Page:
Principals, the start of a new school year can be hectic. But it’s also a time to reflect – and potentially change your ways. (Think of the new year as a fresh slate.)
Have you considered tackling a perennial issue head on this year? Or totally rethinking one of your school’s standard practices?
To find some innovative ideas for principals to ponder this year, we dug into the Education Week archives. Here are 10 suggestions—big and small—for shaking things up:
Schools across the country are ditching the traditional parent-teacher conference for academic workshops, where parents learn the skills their children need to master. Here’s how it works.
Understanding how school feels to a student is best learned by putting yourself in their shoes. To do this, consider shadowing a student. Assistant Principal Karen Ritter of East Leyden High, outside Chicago did just that, and gained important insights on her school’s policies and practices. Watch what happened and see what she learned:
3. Get coached
“If instructional coaching is beneficial to teachers, shouldn’t leadership coaching be beneficial to principals?” Former principal and opinion blogger Peter DeWitt says the answer is yes. Have you thought about it? Here’s his argument why you should.
In- and out-of-school suspensions have come under increasing scrutiny as a discipline tactic. Students who’ve been suspended are more likely to drop out or be referred to law enforcement. Suspensions are also disproportionately dished out to students of color. The Cleveland school district has ditched in-school suspensions altogether. And researchers at Stanford University found one key to reducing suspensions might be a healthy dose of respect. Read an analysis of that research.
If you can’t get the kids to school, nothing else you do matters. But new research on chronic absenteeism reveals surprising details that can make a difference in whether students make it to class. Here are three studies with tips for tackling absenteeism.
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How can schools encourage deeper learning? Chip and Dan Heath, bestselling authors and researchers argue it’s about creating “peak moments.” They capture “delight” and offer “a different kind of learning that sticks with students and motivates them to succeed.” Here’s their take.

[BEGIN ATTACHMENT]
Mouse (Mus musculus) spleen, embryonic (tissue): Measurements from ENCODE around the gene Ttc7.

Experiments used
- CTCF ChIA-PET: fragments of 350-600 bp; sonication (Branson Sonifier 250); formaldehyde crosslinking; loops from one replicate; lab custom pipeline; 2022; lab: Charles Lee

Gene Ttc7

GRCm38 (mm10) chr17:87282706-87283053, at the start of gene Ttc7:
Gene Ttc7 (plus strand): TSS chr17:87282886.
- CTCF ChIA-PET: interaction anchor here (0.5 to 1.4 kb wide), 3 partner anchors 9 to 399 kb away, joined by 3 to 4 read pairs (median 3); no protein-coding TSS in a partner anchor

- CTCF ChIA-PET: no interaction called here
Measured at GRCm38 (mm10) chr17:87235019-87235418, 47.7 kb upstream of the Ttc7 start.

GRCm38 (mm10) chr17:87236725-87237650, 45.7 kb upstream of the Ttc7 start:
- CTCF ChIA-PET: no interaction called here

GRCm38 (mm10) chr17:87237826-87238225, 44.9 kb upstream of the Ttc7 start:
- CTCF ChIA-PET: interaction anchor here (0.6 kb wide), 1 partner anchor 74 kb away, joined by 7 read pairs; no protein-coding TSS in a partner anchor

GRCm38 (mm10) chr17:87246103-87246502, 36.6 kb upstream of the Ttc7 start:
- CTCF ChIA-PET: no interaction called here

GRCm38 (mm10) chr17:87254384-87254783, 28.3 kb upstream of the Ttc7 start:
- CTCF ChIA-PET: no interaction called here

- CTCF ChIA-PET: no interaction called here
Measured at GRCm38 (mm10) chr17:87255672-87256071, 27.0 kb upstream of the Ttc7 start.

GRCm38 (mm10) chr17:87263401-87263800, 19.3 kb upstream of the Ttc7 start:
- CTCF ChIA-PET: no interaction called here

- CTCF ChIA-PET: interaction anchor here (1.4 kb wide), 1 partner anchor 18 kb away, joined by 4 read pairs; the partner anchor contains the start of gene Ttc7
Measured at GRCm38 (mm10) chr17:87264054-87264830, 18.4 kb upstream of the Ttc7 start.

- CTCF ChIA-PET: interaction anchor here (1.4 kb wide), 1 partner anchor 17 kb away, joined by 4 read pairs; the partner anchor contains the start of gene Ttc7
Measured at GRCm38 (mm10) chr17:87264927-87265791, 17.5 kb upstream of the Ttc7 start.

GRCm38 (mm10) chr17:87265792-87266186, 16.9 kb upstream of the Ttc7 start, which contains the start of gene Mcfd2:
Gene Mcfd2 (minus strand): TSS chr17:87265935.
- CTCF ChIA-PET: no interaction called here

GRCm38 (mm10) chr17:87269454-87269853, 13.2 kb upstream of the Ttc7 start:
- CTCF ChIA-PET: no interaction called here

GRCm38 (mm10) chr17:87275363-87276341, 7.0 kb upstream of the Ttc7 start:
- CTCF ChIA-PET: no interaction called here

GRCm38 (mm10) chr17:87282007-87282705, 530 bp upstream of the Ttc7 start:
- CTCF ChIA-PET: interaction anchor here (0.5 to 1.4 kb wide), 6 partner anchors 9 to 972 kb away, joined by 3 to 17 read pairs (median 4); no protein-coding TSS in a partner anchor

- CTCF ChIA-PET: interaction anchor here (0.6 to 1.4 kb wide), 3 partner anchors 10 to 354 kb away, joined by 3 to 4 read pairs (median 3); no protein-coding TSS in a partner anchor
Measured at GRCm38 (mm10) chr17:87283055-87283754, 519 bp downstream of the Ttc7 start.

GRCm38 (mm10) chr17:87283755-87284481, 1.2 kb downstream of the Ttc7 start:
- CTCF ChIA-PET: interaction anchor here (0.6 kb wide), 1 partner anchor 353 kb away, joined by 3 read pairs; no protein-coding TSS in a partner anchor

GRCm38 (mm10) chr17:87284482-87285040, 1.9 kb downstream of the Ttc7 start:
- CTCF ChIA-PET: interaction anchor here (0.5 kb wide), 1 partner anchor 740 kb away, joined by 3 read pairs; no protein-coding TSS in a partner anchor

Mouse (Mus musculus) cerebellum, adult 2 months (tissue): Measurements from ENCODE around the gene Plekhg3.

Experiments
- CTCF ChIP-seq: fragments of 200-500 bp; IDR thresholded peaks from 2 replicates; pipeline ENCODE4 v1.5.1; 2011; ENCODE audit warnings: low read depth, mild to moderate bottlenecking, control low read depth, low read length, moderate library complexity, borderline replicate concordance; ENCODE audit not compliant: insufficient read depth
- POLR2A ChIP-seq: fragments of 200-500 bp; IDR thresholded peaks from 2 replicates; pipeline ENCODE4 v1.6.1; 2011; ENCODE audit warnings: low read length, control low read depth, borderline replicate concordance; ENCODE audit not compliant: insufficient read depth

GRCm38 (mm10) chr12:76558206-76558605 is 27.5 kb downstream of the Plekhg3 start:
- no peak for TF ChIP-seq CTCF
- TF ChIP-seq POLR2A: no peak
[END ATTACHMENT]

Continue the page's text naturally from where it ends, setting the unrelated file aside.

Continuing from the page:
Principal Robert Kuhl says there are six relationships that characterize great schools. Some are obvious, while others – like the relationship between work done in school and work done in the adult world – are not. A look at Kuhl’s framework for strengthening these relationships could change how you focus your energy this year. Take a look.
8. Hold back
“The true beauty in leadership, though, is being able to discern when to pull back and not give teachers things they don’t need,” writes Monica Washington, the 2014 teacher of the year in Texas. Washington’s favorite principals were defined not by what they did, but what they didn’t do. Specifically, these four things.
Along those lines ...
Administrators can make or break a school culture, argues veteran educator Mary Alicia Lyons. She recently shared her takeaways from working with administrators who’ve spanned the spectrum from frustrating to fantastic. Do any of her characteristics of difficult administrators sound familiar?
Education leadership experts will tell you that principals doing “double duty” as teachers wouldn’t work in all schools. But in this Maryland school system, it’s a long tradition. And the educators who do it attest to the benefits. Here’s what they say.
Hopefully these ideas have left you feeling inspired or motivated. Have your own suggestions to share? Drop them in the comments below.
Stay tuned! Education Week is releasing a special report this fall on some of the biggest challenges for principals (and how to solve them).